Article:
A technique that uses laser beams to slow down the motion of atoms and cool them to temperatures a few millionths of a degree above absolute zero. This technique is used to improve the performance of cesium fountain clocks and other standards, since it increases the interrogation and observation time of the atoms.
The extra day added to a year to make it have 366 days. Leap days are added on February 29th during leap years.
A second added to Coordinated Universal Time (UTC) to make it agree with astronomical time to within 0.9 second. UTC is an atomic time scale, based on the performance of atomic clocks. Astronomical time is based on the rotational rate of the Earth. Since atomic clocks are more stable than the rate at which the Earth rotates, leap seconds are needed to keep the two time scales in agreement.
The first leap second was added on June 30, 1972. Since then, leap seconds have occurred at an average rate of less than one per year. Leap seconds are announced at least several months in advance and are implemented on either June 30th or December 31st. Although it is possible to have a negative leap second (a second removed from UTC), so far all leap seconds have been positive (a second has been added to UTC). Based on what we know about the Earth's rotation, it is unlikely that we will ever have a negative leap second.
Leap years are years with 366 days, instead of the usual 365. Leap years are necessary because the actual length of a year is about 365.242 days, not 365 days, as commonly stated. Basically, leap years occur every 4 years, and years that are evenly divisible by 4 (2004, for example) have 366 days. This extra day is added to the calendar on February 29th.
However, there is one exception to the leap year rule involving century years, such as the year 1900. Since the year is slightly less than 365.25 days long, adding an extra day every 4 years results in about 3 extra days being added over a period of 400 years. For this reason, only 1 out of every 4 century years is considered as a leap year. Century years are considered as leap years only if they are evenly divisible by 400. Therefore, 1700, 1800, 1900 were not leap years, and 2100 will not be a leap year. However, 1600 and 2000 were leap years, because those year numbers are evenly divisible by 400.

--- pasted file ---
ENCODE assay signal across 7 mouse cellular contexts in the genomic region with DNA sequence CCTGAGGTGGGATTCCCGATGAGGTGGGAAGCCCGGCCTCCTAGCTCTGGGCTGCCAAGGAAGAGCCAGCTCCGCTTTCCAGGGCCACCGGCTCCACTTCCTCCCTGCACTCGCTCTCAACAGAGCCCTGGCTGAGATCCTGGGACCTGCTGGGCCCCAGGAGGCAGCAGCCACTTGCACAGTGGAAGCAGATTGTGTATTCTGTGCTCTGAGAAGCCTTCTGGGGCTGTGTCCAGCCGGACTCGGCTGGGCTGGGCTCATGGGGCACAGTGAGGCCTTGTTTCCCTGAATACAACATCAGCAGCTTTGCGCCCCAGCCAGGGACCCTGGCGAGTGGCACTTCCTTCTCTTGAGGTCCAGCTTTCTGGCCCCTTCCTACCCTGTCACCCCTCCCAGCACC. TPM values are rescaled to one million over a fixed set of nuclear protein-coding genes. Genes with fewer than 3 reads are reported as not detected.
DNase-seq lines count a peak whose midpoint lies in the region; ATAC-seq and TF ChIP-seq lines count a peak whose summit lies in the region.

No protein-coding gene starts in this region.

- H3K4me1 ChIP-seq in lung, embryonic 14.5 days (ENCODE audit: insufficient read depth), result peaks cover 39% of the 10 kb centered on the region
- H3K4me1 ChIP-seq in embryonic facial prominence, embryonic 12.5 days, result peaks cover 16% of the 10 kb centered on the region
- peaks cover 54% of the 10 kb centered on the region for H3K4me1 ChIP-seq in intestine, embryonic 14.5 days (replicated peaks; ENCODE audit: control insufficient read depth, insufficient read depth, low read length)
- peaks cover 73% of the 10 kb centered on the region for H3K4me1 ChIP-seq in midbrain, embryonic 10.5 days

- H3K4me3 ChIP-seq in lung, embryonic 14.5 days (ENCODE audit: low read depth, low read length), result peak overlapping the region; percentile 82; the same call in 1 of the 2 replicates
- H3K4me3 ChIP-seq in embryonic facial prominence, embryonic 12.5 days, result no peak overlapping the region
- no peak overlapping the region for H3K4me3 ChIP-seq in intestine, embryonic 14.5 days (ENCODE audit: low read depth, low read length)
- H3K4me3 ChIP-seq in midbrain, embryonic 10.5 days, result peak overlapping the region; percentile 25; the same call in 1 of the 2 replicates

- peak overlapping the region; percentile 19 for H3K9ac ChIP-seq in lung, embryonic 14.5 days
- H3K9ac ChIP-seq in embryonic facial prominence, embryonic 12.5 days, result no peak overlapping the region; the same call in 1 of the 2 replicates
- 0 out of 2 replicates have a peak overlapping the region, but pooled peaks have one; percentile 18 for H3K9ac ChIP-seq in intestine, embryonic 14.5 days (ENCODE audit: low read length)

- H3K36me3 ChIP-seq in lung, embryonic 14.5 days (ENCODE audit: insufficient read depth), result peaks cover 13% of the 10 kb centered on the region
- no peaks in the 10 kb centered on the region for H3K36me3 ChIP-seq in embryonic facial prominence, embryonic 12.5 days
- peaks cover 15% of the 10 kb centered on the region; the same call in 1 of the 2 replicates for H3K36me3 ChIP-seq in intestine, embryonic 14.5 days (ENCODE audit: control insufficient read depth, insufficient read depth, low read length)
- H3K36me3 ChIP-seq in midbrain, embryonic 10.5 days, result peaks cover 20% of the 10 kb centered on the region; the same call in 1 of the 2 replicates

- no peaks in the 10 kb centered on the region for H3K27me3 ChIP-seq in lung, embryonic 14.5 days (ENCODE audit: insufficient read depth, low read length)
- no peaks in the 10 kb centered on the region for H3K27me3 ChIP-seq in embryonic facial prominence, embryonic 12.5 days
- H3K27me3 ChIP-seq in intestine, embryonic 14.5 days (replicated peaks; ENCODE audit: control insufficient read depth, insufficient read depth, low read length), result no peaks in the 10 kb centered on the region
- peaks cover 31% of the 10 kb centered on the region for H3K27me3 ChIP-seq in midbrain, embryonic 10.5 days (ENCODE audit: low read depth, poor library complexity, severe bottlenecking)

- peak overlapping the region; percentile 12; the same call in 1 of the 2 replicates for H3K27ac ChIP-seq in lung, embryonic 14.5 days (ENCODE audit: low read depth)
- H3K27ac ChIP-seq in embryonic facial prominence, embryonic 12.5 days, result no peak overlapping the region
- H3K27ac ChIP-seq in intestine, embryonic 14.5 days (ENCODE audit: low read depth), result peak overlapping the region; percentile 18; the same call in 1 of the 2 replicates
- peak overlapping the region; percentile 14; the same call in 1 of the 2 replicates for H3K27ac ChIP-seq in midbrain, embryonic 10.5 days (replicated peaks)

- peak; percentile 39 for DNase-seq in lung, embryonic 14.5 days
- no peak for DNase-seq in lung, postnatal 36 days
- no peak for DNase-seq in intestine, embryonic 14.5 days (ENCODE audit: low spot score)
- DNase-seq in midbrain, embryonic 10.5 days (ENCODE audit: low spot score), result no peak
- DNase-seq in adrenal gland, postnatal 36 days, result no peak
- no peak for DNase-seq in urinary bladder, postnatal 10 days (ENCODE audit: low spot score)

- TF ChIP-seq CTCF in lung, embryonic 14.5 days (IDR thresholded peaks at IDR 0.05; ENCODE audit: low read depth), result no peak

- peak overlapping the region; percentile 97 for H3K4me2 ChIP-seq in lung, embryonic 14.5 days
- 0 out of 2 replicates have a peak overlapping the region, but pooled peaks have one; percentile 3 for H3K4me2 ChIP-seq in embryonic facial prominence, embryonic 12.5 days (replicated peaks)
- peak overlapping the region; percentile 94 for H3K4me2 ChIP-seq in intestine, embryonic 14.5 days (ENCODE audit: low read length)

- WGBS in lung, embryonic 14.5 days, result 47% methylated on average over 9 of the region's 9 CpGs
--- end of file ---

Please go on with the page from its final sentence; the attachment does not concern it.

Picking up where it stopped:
The stability of a time or frequency signal over a long measurement interval, usually of at least 100 seconds. In most cases, long-term stability is used to refer to measurement intervals of more than one day.
A ground based radionavigation system that operates in the LF radio spectrum at a carrier frequency of 100 kHz, with a bandwidth from 90 to 110 kHz. LORAN-C broadcasts are referenced to cesium oscillators and are used as a standard for time and frequency calibrations. LORAN-C stations are operated in several regions of the northern hemisphere outside of the United States. However, in accordance with the Department of Homeland Security (DHS) Appropriations Act, the U.S. Coast Guard terminated the transmission of all United States LORAN-C signals on February 8, 2010.
The part of the radio spectrum ranging from 30 to 300 kHz. A number of standard time and frequency signals are broadcast in this region, including the 60 kHz signal from NIST Radio Station WWVB. These signals are most commonly used as time-of-day references for radio controlled clocks.